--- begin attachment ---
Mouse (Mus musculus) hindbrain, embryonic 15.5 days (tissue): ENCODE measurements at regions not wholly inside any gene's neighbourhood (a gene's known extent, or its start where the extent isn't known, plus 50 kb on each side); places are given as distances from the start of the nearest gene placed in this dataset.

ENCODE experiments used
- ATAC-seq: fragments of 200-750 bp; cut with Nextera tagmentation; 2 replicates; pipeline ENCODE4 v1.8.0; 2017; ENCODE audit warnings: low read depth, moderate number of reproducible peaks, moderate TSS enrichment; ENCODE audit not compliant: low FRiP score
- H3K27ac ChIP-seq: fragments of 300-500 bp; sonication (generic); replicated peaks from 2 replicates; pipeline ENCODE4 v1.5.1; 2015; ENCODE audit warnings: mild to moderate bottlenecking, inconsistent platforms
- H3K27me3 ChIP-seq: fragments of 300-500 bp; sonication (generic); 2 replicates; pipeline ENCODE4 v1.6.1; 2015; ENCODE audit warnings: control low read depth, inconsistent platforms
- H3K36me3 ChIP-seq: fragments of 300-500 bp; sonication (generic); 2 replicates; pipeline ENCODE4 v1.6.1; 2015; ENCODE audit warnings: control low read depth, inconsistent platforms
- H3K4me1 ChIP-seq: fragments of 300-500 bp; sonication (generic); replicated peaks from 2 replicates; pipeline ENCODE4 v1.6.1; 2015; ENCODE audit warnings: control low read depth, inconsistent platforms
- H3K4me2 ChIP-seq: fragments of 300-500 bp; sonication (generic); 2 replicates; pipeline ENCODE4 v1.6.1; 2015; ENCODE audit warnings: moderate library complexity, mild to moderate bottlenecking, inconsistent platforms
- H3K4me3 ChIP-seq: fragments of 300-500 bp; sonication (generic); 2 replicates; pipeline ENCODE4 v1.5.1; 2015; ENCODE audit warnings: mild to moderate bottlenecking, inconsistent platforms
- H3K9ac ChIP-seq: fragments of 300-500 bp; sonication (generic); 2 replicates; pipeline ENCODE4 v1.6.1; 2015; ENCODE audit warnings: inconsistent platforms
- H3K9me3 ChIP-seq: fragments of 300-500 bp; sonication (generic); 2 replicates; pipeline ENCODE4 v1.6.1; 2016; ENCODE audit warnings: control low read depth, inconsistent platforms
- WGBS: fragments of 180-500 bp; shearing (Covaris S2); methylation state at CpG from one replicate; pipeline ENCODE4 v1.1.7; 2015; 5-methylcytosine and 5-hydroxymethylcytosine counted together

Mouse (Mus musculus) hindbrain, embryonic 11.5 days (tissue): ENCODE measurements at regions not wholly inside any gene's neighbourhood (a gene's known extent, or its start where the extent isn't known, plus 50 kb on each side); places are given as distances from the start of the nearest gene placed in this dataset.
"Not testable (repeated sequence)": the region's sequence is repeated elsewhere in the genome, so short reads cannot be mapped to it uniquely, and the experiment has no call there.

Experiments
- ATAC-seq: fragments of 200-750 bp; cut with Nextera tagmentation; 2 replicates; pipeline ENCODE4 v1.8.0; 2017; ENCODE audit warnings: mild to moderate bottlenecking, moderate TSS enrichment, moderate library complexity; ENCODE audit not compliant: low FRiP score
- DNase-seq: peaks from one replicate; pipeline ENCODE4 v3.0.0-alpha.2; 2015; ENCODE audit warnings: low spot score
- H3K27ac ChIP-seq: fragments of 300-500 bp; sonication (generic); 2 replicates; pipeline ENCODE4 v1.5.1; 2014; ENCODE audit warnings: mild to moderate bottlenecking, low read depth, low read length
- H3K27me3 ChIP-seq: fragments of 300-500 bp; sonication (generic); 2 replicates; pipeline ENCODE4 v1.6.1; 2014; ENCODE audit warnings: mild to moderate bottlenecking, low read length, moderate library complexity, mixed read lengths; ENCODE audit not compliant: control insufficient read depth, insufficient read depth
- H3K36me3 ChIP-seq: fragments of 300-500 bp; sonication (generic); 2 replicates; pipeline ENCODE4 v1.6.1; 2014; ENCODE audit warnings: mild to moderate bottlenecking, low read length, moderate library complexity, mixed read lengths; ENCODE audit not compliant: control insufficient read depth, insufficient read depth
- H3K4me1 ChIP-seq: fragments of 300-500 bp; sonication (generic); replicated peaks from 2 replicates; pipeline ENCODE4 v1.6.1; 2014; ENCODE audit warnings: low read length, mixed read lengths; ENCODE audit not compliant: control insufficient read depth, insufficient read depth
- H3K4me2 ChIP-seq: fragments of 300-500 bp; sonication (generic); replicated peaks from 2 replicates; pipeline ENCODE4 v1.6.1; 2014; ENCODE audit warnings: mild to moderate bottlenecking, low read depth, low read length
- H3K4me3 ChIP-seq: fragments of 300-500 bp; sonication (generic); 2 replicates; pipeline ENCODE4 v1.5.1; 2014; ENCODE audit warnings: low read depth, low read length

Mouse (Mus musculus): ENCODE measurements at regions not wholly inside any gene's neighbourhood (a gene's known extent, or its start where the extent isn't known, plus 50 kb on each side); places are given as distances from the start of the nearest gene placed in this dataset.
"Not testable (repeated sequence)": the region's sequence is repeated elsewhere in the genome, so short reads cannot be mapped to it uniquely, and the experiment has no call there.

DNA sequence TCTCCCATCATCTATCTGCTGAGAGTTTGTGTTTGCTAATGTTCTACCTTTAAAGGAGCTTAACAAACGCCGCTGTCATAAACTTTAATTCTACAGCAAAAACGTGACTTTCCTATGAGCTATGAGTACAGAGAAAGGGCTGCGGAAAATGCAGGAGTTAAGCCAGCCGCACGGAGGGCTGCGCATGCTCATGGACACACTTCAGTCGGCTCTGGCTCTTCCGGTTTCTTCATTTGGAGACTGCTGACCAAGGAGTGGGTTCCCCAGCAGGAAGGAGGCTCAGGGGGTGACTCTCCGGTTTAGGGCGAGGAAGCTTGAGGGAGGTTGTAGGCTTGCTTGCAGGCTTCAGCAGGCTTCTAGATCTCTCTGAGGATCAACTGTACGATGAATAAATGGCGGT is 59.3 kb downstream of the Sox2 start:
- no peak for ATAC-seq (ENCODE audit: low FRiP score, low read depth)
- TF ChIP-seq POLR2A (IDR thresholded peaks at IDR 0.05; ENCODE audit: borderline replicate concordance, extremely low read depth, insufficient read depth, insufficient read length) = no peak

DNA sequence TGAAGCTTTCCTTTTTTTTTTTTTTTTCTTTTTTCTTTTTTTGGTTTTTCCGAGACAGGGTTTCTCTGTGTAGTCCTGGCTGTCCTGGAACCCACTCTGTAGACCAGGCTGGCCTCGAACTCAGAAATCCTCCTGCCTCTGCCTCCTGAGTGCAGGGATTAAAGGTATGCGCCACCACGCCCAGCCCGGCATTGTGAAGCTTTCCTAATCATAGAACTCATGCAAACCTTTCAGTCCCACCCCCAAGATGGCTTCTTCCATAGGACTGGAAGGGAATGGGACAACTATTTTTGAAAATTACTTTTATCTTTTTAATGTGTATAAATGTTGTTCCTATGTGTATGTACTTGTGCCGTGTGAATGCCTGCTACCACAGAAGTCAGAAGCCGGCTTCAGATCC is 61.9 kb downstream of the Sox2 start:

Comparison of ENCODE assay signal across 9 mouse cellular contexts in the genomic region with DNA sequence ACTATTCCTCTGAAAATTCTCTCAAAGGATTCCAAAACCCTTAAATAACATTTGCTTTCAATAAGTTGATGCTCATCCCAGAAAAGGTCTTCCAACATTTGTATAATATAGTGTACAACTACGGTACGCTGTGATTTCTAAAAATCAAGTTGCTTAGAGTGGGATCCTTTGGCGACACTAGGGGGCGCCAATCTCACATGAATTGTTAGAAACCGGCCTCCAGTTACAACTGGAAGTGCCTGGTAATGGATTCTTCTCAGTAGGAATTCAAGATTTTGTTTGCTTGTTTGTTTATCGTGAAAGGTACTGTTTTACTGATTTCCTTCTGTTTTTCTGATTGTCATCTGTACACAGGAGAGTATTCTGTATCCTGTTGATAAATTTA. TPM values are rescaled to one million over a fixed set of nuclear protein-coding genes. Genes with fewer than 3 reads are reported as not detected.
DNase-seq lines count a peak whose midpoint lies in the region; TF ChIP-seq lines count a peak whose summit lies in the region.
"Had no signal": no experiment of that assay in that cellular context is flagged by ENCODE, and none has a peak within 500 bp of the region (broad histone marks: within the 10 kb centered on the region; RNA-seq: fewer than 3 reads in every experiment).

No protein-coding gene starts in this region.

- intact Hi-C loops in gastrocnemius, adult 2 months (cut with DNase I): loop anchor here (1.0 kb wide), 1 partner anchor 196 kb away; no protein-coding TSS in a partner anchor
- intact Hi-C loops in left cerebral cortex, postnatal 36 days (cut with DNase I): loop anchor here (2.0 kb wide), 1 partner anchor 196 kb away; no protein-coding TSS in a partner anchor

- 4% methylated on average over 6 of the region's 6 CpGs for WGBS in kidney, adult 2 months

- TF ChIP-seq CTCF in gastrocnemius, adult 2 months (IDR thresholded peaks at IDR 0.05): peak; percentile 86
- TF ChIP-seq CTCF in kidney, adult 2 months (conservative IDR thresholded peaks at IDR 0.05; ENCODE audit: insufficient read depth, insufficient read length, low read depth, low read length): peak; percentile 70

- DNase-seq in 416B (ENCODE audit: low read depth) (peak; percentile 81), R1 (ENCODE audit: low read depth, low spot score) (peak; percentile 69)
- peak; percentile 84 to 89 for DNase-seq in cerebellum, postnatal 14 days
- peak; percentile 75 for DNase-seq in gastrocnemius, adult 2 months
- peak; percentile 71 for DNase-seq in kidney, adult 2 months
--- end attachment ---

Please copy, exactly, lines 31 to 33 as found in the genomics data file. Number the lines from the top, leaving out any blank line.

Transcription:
DNase-seq lines count a peak whose midpoint lies in the region; TF ChIP-seq lines count a peak whose summit lies in the region.
"Had no signal": no experiment of that assay in that cellular context is flagged by ENCODE, and none has a peak within 500 bp of the region (broad histone marks: within the 10 kb centered on the region; RNA-seq: fewer than 3 reads in every experiment).

No protein-coding gene starts in this region.